Today, November 7, is the birthday of Marie Curie (1867-1934, Nobel prize in physics, 1903). Curie is celebrated in this poem by Richard Aston, first posted in this blog on December 6, 2014 along with two other math-science-themed poems.
Scientist by Richard Aston
It took more than a figure, face, skin, and hair
for me to become Marie Curie,
wife of simple, smiling, selective, Pierre
who could recognize — because he was one — my genius.
My contribution was more
than that of arbitrarily assigning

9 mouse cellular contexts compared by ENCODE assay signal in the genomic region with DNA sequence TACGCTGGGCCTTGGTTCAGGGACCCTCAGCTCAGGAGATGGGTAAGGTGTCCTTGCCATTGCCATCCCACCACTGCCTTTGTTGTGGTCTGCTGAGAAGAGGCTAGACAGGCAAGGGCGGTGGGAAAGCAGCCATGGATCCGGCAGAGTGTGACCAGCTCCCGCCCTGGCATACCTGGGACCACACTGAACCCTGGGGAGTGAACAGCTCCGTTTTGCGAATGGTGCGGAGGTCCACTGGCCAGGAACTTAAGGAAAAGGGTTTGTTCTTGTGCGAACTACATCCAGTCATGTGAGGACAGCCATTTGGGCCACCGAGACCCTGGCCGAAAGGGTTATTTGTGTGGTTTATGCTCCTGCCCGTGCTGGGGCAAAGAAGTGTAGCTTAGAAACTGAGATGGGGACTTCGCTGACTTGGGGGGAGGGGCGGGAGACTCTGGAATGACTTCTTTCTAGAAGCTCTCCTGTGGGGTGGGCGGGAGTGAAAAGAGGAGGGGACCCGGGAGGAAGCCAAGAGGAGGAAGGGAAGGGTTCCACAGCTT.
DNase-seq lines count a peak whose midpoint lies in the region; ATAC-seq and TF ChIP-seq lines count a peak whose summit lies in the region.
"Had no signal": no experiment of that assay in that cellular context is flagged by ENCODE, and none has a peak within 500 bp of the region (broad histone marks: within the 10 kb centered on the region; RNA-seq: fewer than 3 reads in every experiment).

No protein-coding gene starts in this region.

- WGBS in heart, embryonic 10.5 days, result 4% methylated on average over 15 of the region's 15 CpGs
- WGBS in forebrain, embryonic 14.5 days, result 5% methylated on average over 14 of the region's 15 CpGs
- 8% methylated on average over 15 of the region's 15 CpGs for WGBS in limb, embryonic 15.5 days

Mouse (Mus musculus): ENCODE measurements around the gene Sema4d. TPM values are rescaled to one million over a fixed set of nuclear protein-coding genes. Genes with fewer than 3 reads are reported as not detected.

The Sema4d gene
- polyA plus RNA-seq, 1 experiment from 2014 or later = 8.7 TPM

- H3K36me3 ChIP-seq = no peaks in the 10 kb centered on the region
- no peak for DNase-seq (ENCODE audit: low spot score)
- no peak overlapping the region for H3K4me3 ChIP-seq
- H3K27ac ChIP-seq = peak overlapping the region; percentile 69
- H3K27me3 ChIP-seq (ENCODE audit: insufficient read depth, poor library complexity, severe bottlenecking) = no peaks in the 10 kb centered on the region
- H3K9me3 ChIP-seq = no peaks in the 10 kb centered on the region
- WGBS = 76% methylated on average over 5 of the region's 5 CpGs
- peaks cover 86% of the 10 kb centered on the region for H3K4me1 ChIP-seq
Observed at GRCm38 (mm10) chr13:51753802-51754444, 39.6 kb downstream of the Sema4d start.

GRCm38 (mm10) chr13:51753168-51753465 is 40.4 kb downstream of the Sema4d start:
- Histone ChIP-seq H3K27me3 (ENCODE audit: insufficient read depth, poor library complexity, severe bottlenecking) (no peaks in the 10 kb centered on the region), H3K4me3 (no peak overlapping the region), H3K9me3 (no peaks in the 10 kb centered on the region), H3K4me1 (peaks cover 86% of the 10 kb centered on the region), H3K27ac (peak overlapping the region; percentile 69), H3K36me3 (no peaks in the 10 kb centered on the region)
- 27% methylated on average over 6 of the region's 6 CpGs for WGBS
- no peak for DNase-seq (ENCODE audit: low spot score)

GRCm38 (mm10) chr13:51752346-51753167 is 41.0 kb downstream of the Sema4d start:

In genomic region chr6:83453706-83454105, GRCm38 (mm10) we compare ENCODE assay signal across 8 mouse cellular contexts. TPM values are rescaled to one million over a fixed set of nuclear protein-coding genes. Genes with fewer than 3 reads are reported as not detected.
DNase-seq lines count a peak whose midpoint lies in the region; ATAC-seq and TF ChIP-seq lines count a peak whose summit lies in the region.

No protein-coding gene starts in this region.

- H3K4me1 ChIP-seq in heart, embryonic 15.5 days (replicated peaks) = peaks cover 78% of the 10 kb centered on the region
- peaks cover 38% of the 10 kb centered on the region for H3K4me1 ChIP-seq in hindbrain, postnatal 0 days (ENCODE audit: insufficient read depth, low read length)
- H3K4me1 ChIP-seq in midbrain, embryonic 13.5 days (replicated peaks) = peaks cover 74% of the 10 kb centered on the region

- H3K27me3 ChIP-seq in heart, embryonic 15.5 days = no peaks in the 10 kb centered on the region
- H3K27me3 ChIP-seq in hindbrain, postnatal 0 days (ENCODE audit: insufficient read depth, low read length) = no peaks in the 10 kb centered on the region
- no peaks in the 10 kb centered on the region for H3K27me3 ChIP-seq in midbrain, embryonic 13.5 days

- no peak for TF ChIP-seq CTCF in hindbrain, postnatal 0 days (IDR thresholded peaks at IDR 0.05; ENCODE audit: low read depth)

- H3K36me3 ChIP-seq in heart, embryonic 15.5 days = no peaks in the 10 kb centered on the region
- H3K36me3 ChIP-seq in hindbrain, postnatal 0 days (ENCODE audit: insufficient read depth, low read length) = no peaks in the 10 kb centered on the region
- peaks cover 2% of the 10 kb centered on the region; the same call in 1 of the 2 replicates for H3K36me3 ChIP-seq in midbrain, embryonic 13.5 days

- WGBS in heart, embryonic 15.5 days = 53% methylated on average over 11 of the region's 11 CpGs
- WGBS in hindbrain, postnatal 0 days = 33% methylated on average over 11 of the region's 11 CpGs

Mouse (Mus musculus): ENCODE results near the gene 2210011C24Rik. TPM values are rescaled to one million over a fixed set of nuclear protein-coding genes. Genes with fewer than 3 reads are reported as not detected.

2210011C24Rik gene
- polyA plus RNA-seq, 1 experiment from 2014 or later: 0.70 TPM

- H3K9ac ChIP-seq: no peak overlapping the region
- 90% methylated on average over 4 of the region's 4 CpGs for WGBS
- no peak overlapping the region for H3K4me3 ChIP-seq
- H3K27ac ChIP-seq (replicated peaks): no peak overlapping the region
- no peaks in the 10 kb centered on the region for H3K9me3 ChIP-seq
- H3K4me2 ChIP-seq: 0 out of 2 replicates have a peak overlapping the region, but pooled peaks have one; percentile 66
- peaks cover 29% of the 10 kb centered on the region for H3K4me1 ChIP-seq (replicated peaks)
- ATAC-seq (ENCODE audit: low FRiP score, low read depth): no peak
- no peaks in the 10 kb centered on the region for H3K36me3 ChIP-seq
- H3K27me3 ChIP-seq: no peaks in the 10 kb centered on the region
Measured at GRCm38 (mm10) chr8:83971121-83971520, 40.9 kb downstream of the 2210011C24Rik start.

the names of alpha, beta, and gamma to
the particles that emerged from my
lead well into a magnetic field
that deflected them right, left, or not at all.
It was more than naiveté for me
to say, No, to the idea of applying for
a patent on the process of extracting
radium from pitchblende.
Preparation, planning, persistence and my
focus were only elements of
what counted more in my daily abandon
to a work I knew was going somewhere.